Mariners Insider

Mariners owner Hiroshi Yamauchi passes away at age 85

Post by Ryan Divish on Sep. 19, 2013 at 7:34 am with 5 Comments »
September 19, 2013 1:35 pm
Hiroshi Yamauchi, president of Nintendo Co.,  announces his retirement from the post at a news conference in Kyoto, western Japan Friday, May 24, 2002. The Japanese game maker said Friday it has picked a new president Satoru Iwata, 42, to replace Yamauchi, who is credited with transforming the company into a global business. The appointment, the company's first presidential change in 52 years, marks a major shift to younger management. (AP Photo/Kyodo News)
Hiroshi Yamauchi, president of Nintendo Co., announces his retirement from the post at a news conference in Kyoto, western Japan Friday, May 24, 2002. (AP Photo/Kyodo News)

Hiroshi Yamauchi, the Japanese billionaire known locally as the owner of the Seattle Mariners and internationally as the man who turned Nintendo into video game powerhouse, died Thursday in central Japan from complications of pneumonia, per multiple news reports.

Yamauchi was 85, and was preceded in death by his wife, Michiko, who died last July.

Without Yamauchi, the Seattle Mariners greatest moments as a franchise – the 1995 American League Championship appearance and the record-setting, 116-win 2001 season – probably do not happen.

With the Mariners in financial disarray under then-owner Jeff Smulyan and the franchise on the verge of being relocated to TampaBay, Yamauchi was convinced by then-U.S. Senator Slade Gorton to purchase the team, along with a few Seattle-based investors, for $100 million.

The sale was approved in 1992 with Yamauchi owning 55 percent of the franchise. It became the first foreign ownership of a major league baseball team.

“Hiroshi Yamauchi is the reason that Seattle has the Mariners,” then-Sen. Slade Gorton said Thursday from his home in Bellevue. “When no one else would stand up and purchase them and they were about to leave to go to Florida, he did, simply as a civic gesture.”

In 2004, Yamauchi transferred ownership of the Mariners to Nintendo of America Inc., based in Redmond for estate planning purposes. Nintendo of America has been operating as the team’s majority ownership since then in conjunction with Chief Executive Officer Howard Lincoln.

At this time, any speculation as to how his passing would affect the current state of ownership with of the Mariners is premature.

The Mariners released this statement on Yamauchi’s passing:

“The Seattle Mariners organization is deeply saddened by the passing today of Mr. Hiroshi Yamauchi. His leadership of Nintendo is legendary worldwide. His decision in 1992 to purchase the Mariners franchise and keep Major League Baseball in Seattle as a “gesture of goodwill to the citizens of the Pacific Northwest” is legendary in this region. Mr. Yamauchi will be remembered for his role in moving forward the opportunity for Japanese baseball players to play in the United States. He will forever be a significant figure in Mariners Baseball history.”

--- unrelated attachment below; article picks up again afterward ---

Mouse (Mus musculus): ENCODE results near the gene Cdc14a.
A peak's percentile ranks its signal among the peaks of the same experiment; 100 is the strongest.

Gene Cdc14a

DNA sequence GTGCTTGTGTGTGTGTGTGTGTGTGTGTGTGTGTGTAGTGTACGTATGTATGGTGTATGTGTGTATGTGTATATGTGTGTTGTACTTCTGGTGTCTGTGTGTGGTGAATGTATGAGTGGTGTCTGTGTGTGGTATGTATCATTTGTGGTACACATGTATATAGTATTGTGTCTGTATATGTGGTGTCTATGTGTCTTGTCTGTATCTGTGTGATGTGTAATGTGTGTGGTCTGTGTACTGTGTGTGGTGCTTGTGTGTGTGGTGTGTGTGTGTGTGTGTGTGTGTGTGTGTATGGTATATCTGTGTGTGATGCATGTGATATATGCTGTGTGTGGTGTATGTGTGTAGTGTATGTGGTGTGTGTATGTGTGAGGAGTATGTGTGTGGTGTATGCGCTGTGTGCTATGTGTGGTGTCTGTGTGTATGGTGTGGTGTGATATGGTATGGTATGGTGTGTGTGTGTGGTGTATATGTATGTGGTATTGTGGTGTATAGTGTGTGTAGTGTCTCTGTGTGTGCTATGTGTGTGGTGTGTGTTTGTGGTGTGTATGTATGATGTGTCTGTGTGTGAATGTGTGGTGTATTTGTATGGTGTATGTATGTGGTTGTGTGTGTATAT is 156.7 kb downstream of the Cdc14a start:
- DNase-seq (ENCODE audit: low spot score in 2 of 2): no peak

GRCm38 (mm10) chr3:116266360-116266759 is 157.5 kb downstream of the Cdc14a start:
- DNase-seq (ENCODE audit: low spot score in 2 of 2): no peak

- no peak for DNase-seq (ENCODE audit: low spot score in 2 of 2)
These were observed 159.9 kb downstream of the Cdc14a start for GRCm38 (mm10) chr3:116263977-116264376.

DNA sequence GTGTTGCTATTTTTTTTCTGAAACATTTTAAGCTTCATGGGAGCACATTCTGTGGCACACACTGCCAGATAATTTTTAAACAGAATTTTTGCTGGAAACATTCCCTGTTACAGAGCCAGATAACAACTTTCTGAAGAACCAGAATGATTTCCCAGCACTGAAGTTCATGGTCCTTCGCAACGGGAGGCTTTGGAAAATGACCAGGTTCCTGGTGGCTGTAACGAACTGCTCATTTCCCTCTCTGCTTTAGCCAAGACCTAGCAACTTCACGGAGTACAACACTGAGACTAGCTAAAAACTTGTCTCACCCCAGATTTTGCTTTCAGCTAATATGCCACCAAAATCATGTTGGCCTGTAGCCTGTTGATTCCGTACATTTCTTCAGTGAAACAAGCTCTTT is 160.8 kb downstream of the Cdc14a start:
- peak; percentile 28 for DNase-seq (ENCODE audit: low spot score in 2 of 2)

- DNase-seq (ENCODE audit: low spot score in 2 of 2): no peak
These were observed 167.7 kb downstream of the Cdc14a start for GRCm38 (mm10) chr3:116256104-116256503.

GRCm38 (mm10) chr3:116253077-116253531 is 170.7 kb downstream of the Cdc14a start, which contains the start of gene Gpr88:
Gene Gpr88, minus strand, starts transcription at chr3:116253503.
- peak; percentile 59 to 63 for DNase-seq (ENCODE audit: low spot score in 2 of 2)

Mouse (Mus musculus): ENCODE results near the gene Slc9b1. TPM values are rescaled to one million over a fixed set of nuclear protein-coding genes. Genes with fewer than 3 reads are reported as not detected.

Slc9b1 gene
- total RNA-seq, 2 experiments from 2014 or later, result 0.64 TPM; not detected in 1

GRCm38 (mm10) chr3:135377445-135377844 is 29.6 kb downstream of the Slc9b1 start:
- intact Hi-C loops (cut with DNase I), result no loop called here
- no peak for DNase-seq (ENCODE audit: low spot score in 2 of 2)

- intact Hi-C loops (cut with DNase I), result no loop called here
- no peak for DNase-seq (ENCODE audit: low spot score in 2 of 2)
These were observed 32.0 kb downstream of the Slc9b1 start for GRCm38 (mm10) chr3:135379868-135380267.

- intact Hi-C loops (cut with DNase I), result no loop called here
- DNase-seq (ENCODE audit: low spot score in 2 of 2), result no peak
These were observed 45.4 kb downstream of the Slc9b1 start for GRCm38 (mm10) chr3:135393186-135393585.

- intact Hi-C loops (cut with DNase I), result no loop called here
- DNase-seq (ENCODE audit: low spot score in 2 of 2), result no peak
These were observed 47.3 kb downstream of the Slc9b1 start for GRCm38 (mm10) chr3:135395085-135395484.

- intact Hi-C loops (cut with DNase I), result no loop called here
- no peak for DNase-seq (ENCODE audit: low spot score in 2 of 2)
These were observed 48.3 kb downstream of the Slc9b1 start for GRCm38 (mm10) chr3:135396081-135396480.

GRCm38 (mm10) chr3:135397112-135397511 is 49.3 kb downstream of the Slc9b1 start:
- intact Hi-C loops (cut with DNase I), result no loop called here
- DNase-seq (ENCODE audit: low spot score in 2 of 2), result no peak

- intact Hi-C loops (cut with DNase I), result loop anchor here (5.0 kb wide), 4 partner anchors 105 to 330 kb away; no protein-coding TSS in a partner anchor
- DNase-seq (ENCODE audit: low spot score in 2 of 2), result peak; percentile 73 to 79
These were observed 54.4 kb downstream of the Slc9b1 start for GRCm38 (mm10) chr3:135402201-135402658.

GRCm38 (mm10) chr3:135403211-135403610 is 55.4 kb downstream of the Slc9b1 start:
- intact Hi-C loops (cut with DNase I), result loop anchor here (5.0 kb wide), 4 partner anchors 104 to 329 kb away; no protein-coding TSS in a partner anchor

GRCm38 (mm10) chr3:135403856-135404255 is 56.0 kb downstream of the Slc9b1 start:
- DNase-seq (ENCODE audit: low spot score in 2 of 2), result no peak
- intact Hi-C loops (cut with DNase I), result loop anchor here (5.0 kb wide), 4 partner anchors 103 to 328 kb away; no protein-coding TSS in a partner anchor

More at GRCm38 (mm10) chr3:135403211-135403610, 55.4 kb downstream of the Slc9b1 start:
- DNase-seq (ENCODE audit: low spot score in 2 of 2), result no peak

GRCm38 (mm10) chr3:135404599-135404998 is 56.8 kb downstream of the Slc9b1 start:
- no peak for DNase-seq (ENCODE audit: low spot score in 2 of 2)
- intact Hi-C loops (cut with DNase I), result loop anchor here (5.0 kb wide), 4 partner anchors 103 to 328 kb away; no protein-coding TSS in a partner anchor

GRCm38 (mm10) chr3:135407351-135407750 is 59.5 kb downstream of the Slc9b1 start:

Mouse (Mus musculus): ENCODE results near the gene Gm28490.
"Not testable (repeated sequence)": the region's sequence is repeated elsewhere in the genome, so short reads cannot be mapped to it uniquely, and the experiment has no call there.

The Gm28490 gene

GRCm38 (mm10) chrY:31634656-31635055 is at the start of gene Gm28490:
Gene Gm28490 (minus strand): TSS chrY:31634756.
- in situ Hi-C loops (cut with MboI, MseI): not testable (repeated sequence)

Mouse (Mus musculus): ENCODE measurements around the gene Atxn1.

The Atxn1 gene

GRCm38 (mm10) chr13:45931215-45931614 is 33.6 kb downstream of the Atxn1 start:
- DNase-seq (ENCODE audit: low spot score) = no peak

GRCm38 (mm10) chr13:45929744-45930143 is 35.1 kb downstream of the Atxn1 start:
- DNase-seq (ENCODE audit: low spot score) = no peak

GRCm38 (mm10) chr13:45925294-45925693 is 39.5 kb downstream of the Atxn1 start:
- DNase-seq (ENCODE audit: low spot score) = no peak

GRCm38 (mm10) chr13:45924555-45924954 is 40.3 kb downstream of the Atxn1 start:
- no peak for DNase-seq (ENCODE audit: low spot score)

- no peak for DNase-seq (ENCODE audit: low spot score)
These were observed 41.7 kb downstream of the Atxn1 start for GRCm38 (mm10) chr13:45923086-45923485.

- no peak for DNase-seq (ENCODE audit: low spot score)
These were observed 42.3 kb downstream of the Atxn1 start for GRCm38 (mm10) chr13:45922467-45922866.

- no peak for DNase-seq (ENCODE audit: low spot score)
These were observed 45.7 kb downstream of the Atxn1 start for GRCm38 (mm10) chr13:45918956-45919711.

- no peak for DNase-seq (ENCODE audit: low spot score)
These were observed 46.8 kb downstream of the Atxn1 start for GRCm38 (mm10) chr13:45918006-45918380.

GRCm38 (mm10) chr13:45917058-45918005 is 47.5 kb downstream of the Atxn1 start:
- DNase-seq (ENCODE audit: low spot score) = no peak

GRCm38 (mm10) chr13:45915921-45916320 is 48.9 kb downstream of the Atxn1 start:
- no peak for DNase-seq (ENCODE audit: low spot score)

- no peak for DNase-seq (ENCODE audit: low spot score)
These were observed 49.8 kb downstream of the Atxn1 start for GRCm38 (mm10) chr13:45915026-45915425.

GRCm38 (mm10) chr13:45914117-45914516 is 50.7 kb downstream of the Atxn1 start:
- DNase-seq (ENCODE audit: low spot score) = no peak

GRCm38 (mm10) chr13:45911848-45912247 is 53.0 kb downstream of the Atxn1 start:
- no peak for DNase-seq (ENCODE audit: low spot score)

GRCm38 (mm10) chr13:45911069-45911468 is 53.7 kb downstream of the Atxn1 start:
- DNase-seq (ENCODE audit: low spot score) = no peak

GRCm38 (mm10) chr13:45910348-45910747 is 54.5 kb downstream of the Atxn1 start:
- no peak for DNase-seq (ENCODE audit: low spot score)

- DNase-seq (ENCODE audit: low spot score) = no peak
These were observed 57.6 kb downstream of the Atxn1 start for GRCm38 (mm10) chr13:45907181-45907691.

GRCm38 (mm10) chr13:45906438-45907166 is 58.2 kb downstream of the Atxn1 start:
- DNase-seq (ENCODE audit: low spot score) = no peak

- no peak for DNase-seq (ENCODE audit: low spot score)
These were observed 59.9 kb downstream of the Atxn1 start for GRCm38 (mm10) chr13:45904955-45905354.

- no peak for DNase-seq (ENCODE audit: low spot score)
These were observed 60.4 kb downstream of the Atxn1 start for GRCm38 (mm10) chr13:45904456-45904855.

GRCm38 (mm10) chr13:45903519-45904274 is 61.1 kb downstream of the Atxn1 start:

But to limit Yamauchi to being a reclusive baseball owner would be a dishonor to one of the top businessmen in Japan and his accomplishments with Nintendo.

He was the third-generation leader of the family-operated corporation, which was founded in Kyoto in 1889.

He served as president from 1949 to 2002, turning it from a small playing card company into world-wide video game powerhouse.

Yamauchi was credited with employing Shigeru Miyamoto, who was considered a game development genius and created such hits Super Mario Bros., Donkey Kong and the Legend of Zelda. Nintendo moved to the forefront of gaming business with the development of the Nintendo Entertainment System video game console, later the handheld Gameboy Console and eventually the Wii gaming system.

All of this was done under the direction of Yamauchi, who dropped out of the prestigious WasedaUniversity in Tokyo.

Yamauchi is survived by Katsuhito Yamauchi, his eldest son. A funeral is scheduled for Sunday at Nintendo, following a wake on Saturday.

 

The Associated Press contributed to this story

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Leave a comment Comments → 5
  1. westside_guy says:

    Without him, 1995 wouldn’t have happened. Neither would 1997 or 2001.

    Rest in peace, Mr. Yamauchi.

  2. Skysport says:

    As someone who experienced the heartbreaking moving of the Seattle Pilots to Milwaukee as a kid, I will always be grateful to Mr.Yamauchi for not allowing big league baseball to be ripped away from Seattle for the second time. Respect. Honor. Peace.

  3. Quinault says:

    This saddens and excites me at the same time. Maybe it is now retirement time for Lincoln & Armstrong, maybe it is time to sell the shares to the minority owners, maybe we don’t know what will happen next. But we know that something will happen this off season. And that alone will be good.

    Hiroshi Yamauchi, will always be remembered with honor and respect here and throughout the world. The House that Griffey Built is the House of Y. Rest in Peace.

  4. RIP Mr. Yamauchi. Hopefully this somehow leads to the ouster of tweedle dee and tweedle dumb.

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